(6) Inquiries. A public accommodation shall not ask about the nature or extent of a person´s disability, but may make two inquiries to determine whether an animal qualifies as a service animal. A public accommodation may ask if the animal is required because of a disability and what work or task the animal has been trained to perform. A public accommodation shall not require documentation, such as proof that the animal has been certified, trained, or licensed as a service animal. Generally, a public accommodation may not make these inquiries about a service animal when it is readily apparent that an animal is trained to do work or perform tasks for an individual with a disability (e.g., the dog is observed guiding an individual who is blind or has low vision, pulling a person´s wheelchair, or providing assistance with stability or balance to an individual with an observable mobility disability).
(7) Access to areas of a public accommodation. Individuals with disabilities shall be permitted to be accompanied by their service animals in all areas of a place of public accommodation where members of the public, program participants, clients, customers, patrons, or invitees, as relevant, are allowed to go.
(8) Surcharges. A public accommodation shall not ask or require an individual with a disability to pay a surcharge, even if people accompanied by pets are required to pay fees, or to comply with other requirements generally not applicable to people without pets. If a public accommodation normally charges individuals for the damage they cause, an individual with a disability may be charged for damage caused by his or her service animal.
(9) Miniature horses.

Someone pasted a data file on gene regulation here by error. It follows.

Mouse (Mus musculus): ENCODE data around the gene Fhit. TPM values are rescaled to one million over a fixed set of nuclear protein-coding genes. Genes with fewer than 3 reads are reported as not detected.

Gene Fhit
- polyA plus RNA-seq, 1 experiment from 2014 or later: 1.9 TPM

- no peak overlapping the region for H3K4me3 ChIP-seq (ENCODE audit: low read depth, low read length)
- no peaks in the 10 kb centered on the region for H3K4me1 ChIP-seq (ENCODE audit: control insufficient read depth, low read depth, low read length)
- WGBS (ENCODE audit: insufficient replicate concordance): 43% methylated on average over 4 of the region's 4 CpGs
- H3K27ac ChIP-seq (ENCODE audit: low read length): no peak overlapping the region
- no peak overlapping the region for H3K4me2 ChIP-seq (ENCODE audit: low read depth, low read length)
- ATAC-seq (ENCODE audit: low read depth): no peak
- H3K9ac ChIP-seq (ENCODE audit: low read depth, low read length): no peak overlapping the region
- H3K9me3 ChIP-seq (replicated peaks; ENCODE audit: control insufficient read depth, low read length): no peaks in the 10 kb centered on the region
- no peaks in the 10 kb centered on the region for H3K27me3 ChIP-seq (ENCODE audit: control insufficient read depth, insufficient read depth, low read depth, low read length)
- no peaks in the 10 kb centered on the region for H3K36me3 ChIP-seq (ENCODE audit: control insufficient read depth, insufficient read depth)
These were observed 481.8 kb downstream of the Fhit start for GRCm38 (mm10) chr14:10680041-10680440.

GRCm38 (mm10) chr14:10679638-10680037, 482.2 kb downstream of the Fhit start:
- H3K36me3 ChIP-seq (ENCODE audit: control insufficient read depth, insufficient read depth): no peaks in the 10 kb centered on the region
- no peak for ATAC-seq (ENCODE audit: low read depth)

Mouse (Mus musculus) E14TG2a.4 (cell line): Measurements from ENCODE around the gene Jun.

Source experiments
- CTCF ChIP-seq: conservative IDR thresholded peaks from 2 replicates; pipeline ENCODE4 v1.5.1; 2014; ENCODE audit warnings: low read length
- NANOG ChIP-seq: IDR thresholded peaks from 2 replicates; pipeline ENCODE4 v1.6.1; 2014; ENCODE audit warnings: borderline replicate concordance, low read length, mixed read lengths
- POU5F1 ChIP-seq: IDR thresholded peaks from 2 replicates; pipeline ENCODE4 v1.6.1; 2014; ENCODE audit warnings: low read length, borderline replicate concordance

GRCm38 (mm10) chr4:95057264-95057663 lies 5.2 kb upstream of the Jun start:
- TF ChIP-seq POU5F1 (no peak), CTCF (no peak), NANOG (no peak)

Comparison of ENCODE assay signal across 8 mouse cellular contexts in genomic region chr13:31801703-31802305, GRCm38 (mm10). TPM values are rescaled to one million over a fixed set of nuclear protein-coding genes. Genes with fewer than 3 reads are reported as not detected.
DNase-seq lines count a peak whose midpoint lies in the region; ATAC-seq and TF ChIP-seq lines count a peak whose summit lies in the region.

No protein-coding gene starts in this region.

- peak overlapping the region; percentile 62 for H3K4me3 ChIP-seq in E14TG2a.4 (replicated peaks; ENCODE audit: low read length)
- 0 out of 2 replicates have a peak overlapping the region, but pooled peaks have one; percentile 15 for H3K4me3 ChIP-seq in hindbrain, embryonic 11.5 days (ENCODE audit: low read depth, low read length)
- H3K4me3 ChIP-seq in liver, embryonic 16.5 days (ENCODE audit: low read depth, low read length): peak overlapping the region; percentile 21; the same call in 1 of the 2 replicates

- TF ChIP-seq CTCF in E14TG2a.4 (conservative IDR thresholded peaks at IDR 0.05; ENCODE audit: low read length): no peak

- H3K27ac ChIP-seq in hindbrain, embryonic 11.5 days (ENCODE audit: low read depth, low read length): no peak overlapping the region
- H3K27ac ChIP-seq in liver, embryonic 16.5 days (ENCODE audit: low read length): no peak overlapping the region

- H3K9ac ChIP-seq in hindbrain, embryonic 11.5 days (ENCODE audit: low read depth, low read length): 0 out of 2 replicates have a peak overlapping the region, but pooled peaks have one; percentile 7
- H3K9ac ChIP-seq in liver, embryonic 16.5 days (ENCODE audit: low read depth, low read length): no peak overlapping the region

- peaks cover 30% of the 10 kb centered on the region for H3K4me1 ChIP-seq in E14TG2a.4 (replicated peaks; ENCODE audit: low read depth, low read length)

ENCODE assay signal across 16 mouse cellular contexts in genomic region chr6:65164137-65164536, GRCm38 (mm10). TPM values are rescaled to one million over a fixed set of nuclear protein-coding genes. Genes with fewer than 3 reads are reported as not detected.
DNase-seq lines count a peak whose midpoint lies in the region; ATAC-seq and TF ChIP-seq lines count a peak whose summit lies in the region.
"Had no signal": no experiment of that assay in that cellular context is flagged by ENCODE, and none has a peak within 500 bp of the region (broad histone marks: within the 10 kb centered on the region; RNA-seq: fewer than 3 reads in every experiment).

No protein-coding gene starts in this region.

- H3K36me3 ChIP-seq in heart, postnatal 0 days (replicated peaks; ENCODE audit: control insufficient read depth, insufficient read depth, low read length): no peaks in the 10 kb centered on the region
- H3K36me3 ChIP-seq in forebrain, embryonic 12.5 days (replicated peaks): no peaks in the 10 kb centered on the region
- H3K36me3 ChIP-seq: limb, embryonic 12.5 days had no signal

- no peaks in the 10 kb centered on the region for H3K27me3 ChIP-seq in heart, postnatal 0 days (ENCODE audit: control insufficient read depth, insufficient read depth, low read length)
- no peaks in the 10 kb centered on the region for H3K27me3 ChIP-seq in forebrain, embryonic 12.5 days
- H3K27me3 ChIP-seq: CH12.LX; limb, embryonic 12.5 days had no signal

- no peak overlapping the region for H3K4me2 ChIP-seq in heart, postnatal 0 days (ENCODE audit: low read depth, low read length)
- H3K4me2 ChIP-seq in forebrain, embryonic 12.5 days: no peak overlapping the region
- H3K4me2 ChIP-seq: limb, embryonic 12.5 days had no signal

(i) A public accommodation shall make reasonable modifications in policies, practices, or procedures to permit the use of a miniature horse by an individual with a disability if the miniature horse has been individually trained to do work or perform tasks for the benefit of the individual with a disability.
(ii) Assessment factors. In determining whether reasonable modifications in policies, practices, or procedures can be made to allow a miniature horse into a specific facility, a public accommodation shall consider –
(A) The type, size, and weight of the miniature horse and whether the facility can accommodate these features;
(B) Whether the handler has sufficient control of the miniature horse;
(C) Whether the miniature horse is housebroken; and
(D) Whether the miniature horse´s presence in a specific facility compromises legitimate safety requirements that are necessary for safe operation.
(iii) Other requirements. Sections 36.302(c)(3) through (c)(8), which apply to service animals, shall also apply to miniature horses.

Before I end this post, there are two general questions businesses always ask us. 1). How do I know whether someone has a service animal has a service animal and 2) Can I charge them more for bringing this animal in?

The answer to both is NO: a business CANNOT ASK what kind of disability an individual has. You can ask what the animal does (emotional comfort does NOT a service animal MAKE!)

And NO, businesses cannot charge the individual with a disability MORE (even if you can charge pets more) because service animals are not pets. If the service animal causes damage, then the owner is responsible for paying for that damage.

You can look at the Title III’s full regulations here: Title III Revised Regulations. Being educated is the first step to any kind of compliance. Unfortunately, there are TONS of regulations. Thats why we are around, to help you become educated about what you need to know.

One Comment

  1. […] So, to follow up on the complex ADA regulations and interpretations of service animals… […]